• Prioritize capital facility projects.

    • Determine when capital facility

    projects will occur.


    Financing Plan (continued)

    • The Hearings Board has consistently read the GMA to require that estimates for revenues meet the estimated expenses for the 20-year planning period, or a reassessment of the land use plan would be required.

    • It may be useful to identify financing policies regarding capital facilities in writing.


    Consistency & Coordination



    Intergovern mental


    Working with Special Purpose Districts

    • Where is New Growth Going?

    • Do they have the Capacity?

    • What do you need from them?

    • Synthesis

    • Summarize

    • Conclude

    Do I have enough information from them that I know my growth strategy will work?


    Monitor & Evaluate

    The basic requirements of the update process include:

    • Update inventory

    • Assess progress on implementation

    • Update the forecast and identify any new needs

    • Assess your findings

    • Update the implementation plan 18

  • 2016 IACC conference - S07 Infrastructure Planning



    Monitor & Evaluate (continued)

    • Consider new data and circumstance.

    • Remind elected officials about the importance of long term planning for growth and the needed infrastructure to serve that growth.

    • Communicate with the public about the costs of the existing systems and what will be needed to implement the land use and related plans.



    • Capital Facilities Plan (CFP) is a tool to influence and implement your growth strategy and inform decision-makers

    • The Capital Improvement Plan (CIP) is your six- year playbook to implement that growth strategy


    Conclusions (continued)

    • Infrastructure has short term and long term costs.

    • Before expanding UGAs, consider alternatives and the costs of each, prepare the CFP to show the funding needed and sources to cover the alternatives.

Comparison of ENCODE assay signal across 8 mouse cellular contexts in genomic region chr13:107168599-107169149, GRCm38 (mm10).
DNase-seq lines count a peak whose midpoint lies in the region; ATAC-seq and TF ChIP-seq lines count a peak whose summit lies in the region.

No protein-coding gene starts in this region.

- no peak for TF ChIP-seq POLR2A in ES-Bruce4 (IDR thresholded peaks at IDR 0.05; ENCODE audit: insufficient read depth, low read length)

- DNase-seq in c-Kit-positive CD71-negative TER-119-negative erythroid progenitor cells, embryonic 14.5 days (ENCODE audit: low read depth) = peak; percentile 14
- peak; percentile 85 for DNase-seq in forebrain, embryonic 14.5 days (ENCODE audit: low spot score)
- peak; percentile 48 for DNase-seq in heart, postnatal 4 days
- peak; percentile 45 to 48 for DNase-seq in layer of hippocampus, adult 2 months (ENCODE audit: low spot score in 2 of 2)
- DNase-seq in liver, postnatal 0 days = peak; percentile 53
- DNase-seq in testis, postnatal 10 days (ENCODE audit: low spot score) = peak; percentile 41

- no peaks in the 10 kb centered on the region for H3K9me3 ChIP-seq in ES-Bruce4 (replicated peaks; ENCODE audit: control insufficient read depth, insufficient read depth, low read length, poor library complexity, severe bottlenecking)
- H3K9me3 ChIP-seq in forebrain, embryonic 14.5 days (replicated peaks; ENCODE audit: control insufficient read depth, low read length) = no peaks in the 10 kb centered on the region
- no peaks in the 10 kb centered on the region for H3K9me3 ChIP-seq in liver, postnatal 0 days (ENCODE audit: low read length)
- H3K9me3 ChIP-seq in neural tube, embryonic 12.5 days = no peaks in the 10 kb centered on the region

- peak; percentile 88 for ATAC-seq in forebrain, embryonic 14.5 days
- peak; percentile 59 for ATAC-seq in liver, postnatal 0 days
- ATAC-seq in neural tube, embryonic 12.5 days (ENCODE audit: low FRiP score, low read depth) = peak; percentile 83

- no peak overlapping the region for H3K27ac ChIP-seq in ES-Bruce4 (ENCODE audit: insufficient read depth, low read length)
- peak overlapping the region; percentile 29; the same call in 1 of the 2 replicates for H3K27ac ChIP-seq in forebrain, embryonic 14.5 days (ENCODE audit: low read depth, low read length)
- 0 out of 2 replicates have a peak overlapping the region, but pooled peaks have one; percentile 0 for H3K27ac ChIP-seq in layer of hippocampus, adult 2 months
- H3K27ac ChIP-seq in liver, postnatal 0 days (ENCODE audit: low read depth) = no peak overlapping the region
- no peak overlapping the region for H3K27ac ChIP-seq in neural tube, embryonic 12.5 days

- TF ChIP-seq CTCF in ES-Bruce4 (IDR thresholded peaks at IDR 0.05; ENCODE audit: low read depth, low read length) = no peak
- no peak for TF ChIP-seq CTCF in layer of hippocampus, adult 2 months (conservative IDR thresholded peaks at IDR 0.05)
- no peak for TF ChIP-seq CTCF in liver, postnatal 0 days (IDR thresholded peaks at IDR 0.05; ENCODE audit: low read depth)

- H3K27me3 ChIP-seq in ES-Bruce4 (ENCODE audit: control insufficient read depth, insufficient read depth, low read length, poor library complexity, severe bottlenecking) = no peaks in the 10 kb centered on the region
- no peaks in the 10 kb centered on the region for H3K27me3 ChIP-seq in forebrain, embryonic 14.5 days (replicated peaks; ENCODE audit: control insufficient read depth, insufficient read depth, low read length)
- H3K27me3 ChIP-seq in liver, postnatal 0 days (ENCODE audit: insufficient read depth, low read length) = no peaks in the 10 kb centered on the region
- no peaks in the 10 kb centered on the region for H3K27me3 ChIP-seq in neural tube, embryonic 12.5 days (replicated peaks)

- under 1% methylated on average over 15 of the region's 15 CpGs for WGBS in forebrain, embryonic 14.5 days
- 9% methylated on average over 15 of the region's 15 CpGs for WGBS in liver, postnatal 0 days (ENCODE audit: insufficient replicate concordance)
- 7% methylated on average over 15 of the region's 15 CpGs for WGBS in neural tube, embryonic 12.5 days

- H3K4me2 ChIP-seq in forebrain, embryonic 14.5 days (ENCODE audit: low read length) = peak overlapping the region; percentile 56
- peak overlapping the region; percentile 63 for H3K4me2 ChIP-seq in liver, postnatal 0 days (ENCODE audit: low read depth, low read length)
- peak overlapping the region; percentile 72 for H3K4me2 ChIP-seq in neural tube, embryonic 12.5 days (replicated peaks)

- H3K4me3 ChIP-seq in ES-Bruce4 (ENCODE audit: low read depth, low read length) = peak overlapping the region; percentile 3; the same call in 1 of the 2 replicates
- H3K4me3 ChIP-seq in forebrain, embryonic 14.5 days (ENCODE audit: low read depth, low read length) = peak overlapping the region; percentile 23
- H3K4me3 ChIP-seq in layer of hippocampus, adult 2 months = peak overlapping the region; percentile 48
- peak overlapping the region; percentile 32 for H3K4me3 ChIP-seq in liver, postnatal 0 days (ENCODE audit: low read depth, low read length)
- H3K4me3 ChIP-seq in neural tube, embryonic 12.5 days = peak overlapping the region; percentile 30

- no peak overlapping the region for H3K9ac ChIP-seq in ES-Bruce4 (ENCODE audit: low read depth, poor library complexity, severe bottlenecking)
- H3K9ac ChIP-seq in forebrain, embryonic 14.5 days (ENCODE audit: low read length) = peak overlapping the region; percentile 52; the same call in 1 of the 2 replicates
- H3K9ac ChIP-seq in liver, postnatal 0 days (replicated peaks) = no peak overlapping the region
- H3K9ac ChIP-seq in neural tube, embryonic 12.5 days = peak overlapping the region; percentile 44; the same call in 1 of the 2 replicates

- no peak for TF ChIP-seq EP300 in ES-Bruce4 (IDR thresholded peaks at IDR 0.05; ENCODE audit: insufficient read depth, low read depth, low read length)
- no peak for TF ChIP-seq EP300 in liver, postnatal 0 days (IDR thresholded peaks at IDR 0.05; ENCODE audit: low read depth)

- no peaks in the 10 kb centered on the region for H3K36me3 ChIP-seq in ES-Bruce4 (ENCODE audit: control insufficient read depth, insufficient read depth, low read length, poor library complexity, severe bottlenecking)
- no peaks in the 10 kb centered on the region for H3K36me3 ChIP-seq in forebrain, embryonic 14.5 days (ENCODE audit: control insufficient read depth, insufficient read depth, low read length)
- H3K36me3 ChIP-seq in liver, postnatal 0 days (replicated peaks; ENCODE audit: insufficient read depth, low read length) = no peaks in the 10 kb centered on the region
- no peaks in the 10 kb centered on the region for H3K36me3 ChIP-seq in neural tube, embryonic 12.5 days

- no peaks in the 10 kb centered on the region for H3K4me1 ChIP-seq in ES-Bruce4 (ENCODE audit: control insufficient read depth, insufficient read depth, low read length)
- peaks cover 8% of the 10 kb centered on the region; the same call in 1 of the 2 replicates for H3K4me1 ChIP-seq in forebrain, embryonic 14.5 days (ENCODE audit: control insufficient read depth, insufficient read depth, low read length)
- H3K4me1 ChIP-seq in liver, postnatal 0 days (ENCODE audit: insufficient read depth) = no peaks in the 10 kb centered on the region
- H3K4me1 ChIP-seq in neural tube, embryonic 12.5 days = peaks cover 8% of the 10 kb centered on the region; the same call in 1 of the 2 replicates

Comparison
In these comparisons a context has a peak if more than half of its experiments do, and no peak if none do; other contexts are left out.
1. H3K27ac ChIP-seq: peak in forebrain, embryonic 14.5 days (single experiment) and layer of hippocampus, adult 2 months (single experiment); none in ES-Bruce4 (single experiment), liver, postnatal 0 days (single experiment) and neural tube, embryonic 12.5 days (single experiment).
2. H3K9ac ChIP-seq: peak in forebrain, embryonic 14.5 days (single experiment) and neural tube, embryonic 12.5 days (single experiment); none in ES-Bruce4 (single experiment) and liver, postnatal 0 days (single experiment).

• Work collaboratively with all service providers.



    • Q & A – after the next presentation panel


    October 2016

    Valerie Smith, AICP – Senior Planner Washington State Department of Commerce Olympia Office [email protected] 360-725-3062

    Presented by:


    mailto:[email protected]

  • 2015 IACC conference - S07 CFP - Othello Case Study



    18 October, 2016

    The City of Othello IACC 2016

     Politicians – Mayor Shawn Logan

     Administrators- City Administrator

    Wade Farris

     Engineers – Kurt Holland

    Varela & Associates

     Planners – Travis Goddard

    Community Development Director

     Building a Team

     What’s Most Important?

     Water

     Prioritizing other responsibilities

     Primary role

     Help set priorities

     Act as the primary facilitator with regulatory

    and funding agencies

     Partnership with other local organizations

     Communication

     Maintain focus

     Understand the Vision ◦ Participate in the Comprehensive Planning Effort

    ◦ Look for low hanging fruit, start asking the tough questions.

     Develop Short-term Goals ◦ Public Works Committee involvement

    ◦ Gather Existing Data – physical / recalled

     Develop the Infrastructure Implementation Plan (IIP) ◦ Capitol Improvement Plan on steroids

    ◦ Prioritize based on integration of vision & balance of risk.

    3 Phase Project • Phase I, completed 2016

    • Phase II, funded - constructed 2017

    • Phase III, if funded will be constructed w/ Phase II.

    • ADA Ramp replacement, grind / overlay, and stormwater upgrades.

    Phase I

    Phase II,


    Phase III, 2016

    TIB App

  • 2015 IACC conference - S07 CFP - Othello Case Study



    Project Description - An existing funded project, to reconstruct 14th Avenue • Vision: Beautification of Othello • Need: Limited potable water supply • Existing Planning: What’s happening at 14th and SR 26.

    Map of driveways, ramps and accessible pedestrian signals

    Priority Projects

    1. 7th Avenue**

    2. Ash Street

    3. 1st Avenue

    4. 14th Avenue (north of current project)

    5. 4th Avenue

    “Follow the money”

     NOT “What does the City need now?”

    But…“What will the City need later?”

     How can you make proposals be